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Full-time work collapse may spark RBA cuts

AAP logoAAP 20/10/2016 Marty Silk

Full-time work is rapidly disappearing in Australia and paving the way for further interest rate cuts, economists warn, even as latest data shows a drop in the nation's unemployment rate.

Australia's unemployment rate fell to 5.6 per cent in September, from 5.7 per cent in August, it's lowest level in three years.

But the fall has been driven by a drop in people looking for work, while the trend towards part-time employment also continued.

The number of people in full-time jobs fell by 53,000, while only 43,000 gained part-time work, according to Australian Bureau of Statistics figures for September, released on Thursday.

The total number of people with jobs fell by 9,800 in the month, badly undershooting the market forecast of 15,000 rise.

The number of full-time jobs lost since the beginning of 2016 is about 112,000, meaning every day this year about 530 full-time jobs have disappeared.

Capital Economics chief economist Paul Dales said the fall was entirely driven by more unemployed people giving up looking for work, with the participation rate falling from 64.7 per cent to 64.5 per cent.

Mr Dales said the slowing employment market was interesting given Reserve Bank governor Philip Lowe's comment on Tuesday tha the case for moving more quickly to cut rates "would be strengthened in a world where the labour market was deteriorating".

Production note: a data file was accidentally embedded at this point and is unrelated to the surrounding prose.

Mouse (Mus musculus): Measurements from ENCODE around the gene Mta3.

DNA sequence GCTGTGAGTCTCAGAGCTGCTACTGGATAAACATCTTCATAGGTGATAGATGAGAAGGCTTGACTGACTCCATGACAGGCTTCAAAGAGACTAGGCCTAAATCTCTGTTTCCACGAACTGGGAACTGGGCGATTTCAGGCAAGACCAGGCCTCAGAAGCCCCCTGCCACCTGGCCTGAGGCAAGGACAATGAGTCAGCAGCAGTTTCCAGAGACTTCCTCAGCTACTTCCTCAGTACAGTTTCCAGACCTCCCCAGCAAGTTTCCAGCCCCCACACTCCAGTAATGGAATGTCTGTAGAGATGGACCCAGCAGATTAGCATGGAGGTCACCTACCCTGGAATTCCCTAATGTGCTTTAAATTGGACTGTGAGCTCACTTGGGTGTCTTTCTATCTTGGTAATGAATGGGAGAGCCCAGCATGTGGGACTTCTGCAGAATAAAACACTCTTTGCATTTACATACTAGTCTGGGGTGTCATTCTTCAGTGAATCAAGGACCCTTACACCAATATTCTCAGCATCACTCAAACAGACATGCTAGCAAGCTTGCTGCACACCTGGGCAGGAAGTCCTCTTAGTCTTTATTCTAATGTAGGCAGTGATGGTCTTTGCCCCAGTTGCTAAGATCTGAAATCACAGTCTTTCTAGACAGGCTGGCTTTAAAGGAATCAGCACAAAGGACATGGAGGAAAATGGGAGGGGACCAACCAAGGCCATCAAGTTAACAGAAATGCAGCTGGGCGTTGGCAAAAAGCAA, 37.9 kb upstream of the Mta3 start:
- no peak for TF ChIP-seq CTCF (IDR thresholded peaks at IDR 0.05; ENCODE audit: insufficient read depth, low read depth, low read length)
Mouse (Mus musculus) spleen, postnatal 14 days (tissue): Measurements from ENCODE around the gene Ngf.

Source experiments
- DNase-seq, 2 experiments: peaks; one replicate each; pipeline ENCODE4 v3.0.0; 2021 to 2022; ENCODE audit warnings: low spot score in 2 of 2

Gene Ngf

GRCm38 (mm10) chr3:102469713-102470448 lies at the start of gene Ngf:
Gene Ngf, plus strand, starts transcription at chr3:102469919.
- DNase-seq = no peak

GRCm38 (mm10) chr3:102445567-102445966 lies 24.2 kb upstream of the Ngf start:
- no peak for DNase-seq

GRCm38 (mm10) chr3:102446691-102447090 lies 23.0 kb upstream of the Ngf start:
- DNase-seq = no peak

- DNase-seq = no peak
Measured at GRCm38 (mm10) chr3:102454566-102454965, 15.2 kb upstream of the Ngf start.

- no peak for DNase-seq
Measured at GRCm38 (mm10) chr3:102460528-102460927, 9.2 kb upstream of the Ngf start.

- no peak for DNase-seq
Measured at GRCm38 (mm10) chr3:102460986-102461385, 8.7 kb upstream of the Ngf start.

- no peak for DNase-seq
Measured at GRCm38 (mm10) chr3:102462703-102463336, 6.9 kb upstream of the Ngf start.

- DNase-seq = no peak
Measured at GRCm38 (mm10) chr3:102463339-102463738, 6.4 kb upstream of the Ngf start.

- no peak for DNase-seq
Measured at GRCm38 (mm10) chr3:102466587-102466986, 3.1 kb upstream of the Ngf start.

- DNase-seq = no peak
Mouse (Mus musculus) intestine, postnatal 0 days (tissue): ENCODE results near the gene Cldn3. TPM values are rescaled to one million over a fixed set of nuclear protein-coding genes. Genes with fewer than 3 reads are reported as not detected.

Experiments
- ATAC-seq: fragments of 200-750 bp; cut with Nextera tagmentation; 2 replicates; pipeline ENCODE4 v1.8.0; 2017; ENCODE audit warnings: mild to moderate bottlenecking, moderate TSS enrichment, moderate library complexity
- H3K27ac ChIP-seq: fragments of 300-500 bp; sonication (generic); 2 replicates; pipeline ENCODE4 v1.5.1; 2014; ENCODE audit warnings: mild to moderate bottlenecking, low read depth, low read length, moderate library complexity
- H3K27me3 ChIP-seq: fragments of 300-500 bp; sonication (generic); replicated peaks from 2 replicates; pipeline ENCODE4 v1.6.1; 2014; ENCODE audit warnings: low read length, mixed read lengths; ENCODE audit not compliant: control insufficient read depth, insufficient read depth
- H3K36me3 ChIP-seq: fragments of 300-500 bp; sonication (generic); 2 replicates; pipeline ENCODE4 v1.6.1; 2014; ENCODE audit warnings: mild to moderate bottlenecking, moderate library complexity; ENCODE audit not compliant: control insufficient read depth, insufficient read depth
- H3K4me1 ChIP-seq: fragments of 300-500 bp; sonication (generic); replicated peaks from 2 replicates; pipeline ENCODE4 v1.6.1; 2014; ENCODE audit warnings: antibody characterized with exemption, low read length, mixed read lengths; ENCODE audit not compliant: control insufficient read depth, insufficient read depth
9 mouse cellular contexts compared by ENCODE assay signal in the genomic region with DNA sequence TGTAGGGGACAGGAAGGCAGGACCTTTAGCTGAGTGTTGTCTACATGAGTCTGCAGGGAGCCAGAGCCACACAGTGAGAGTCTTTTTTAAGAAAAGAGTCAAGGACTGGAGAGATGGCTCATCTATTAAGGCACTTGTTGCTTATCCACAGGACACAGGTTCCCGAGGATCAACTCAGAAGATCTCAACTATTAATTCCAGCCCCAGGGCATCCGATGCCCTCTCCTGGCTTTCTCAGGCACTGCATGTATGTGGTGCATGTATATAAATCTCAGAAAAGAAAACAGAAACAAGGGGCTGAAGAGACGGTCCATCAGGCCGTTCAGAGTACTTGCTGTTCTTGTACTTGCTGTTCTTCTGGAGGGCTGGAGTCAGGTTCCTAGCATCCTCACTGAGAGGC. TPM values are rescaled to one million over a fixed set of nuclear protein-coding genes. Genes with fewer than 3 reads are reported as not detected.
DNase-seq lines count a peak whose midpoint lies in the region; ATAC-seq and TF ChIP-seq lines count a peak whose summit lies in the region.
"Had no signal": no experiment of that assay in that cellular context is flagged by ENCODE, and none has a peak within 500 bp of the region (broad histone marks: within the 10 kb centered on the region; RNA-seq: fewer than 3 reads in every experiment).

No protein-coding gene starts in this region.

"The RBA may not be too worried by the further decline in employment in September since the data are subject to a couple of distortions and since the unemployment rate fell to 5.6 per cent from 5.7 per cent," Mr Dale said in a note.

"But the labour market is edging closer to the deterioration that Reserve Bank governor Philip Lowe hinted earlier this week could prompt more rate cuts."

Royal Bank of Canada analyst Michael Turner said while one month's figures were unlikely to spook the RBA, the trend of people moving from full-time to part-time work amid a rebalancing of the economy from mining to services was strengthening.

"Over the course of 2016, full-time employment has fallen by 112,000 jobs and part-time has risen by 163,000," he said.

Mr Turner said more people in part-time work meant wage growth would remain low and in turn weigh on already sluggish inflation, which has been the central bank's key interest rate cut trigger this year.

JP Morgan economist Tom Kennedy said the official unemployment rate of 5.6 per cent was understating the level of slack in the labour market.

He said measures of spare capacity such as the underemployment rate - which measures the share of workers who would like to work more hours - and average hours worked continued to look soft.

"We view recent momentum as unlikely to be sufficient to lift core inflation any time soon ... which creates a strong downward bias to the cash rate," Mr Kennedy said.

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